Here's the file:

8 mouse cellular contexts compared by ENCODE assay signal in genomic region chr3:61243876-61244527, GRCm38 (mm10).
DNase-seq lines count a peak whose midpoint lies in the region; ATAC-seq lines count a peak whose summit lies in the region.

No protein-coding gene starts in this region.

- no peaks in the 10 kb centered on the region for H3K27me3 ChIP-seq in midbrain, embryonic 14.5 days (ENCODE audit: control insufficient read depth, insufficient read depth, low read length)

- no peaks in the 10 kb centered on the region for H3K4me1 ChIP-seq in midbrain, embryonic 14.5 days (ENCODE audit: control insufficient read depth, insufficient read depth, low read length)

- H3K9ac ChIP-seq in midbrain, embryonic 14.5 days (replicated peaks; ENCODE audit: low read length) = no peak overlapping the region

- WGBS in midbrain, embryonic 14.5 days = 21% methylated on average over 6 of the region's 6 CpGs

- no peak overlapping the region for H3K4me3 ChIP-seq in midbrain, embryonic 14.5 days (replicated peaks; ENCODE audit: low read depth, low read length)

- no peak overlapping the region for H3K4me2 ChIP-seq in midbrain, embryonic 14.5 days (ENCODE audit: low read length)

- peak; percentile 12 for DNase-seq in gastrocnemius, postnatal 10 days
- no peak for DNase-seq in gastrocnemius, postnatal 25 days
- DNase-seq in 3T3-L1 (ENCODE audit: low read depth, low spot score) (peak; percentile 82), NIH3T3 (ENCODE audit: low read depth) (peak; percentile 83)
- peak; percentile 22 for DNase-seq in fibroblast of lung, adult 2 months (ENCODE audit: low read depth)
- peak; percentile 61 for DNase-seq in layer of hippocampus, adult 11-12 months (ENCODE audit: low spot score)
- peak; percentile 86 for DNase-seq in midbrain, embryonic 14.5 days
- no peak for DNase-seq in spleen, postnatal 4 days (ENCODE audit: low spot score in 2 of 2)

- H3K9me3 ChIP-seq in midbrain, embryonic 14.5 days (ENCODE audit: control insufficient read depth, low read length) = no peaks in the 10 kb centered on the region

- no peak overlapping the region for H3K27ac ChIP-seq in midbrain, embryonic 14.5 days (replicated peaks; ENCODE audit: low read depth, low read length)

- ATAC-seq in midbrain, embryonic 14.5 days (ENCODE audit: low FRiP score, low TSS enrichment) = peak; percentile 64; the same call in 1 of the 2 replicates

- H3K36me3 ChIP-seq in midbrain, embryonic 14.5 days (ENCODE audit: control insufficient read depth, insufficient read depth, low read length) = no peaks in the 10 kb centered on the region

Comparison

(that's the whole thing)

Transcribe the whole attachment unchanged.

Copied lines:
8 mouse cellular contexts compared by ENCODE assay signal in genomic region chr3:61243876-61244527, GRCm38 (mm10).
DNase-seq lines count a peak whose midpoint lies in the region; ATAC-seq lines count a peak whose summit lies in the region.

No protein-coding gene starts in this region.

- no peaks in the 10 kb centered on the region for H3K27me3 ChIP-seq in midbrain, embryonic 14.5 days (ENCODE audit: control insufficient read depth, insufficient read depth, low read length)

- no peaks in the 10 kb centered on the region for H3K4me1 ChIP-seq in midbrain, embryonic 14.5 days (ENCODE audit: control insufficient read depth, insufficient read depth, low read length)

- H3K9ac ChIP-seq in midbrain, embryonic 14.5 days (replicated peaks; ENCODE audit: low read length) = no peak overlapping the region

- WGBS in midbrain, embryonic 14.5 days = 21% methylated on average over 6 of the region's 6 CpGs

- no peak overlapping the region for H3K4me3 ChIP-seq in midbrain, embryonic 14.5 days (replicated peaks; ENCODE audit: low read depth, low read length)

- no peak overlapping the region for H3K4me2 ChIP-seq in midbrain, embryonic 14.5 days (ENCODE audit: low read length)

- peak; percentile 12 for DNase-seq in gastrocnemius, postnatal 10 days
- no peak for DNase-seq in gastrocnemius, postnatal 25 days
- DNase-seq in 3T3-L1 (ENCODE audit: low read depth, low spot score) (peak; percentile 82), NIH3T3 (ENCODE audit: low read depth) (peak; percentile 83)
- peak; percentile 22 for DNase-seq in fibroblast of lung, adult 2 months (ENCODE audit: low read depth)
- peak; percentile 61 for DNase-seq in layer of hippocampus, adult 11-12 months (ENCODE audit: low spot score)
- peak; percentile 86 for DNase-seq in midbrain, embryonic 14.5 days
- no peak for DNase-seq in spleen, postnatal 4 days (ENCODE audit: low spot score in 2 of 2)

- H3K9me3 ChIP-seq in midbrain, embryonic 14.5 days (ENCODE audit: control insufficient read depth, low read length) = no peaks in the 10 kb centered on the region

- no peak overlapping the region for H3K27ac ChIP-seq in midbrain, embryonic 14.5 days (replicated peaks; ENCODE audit: low read depth, low read length)

- ATAC-seq in midbrain, embryonic 14.5 days (ENCODE audit: low FRiP score, low TSS enrichment) = peak; percentile 64; the same call in 1 of the 2 replicates

- H3K36me3 ChIP-seq in midbrain, embryonic 14.5 days (ENCODE audit: control insufficient read depth, insufficient read depth, low read length) = no peaks in the 10 kb centered on the region

Comparison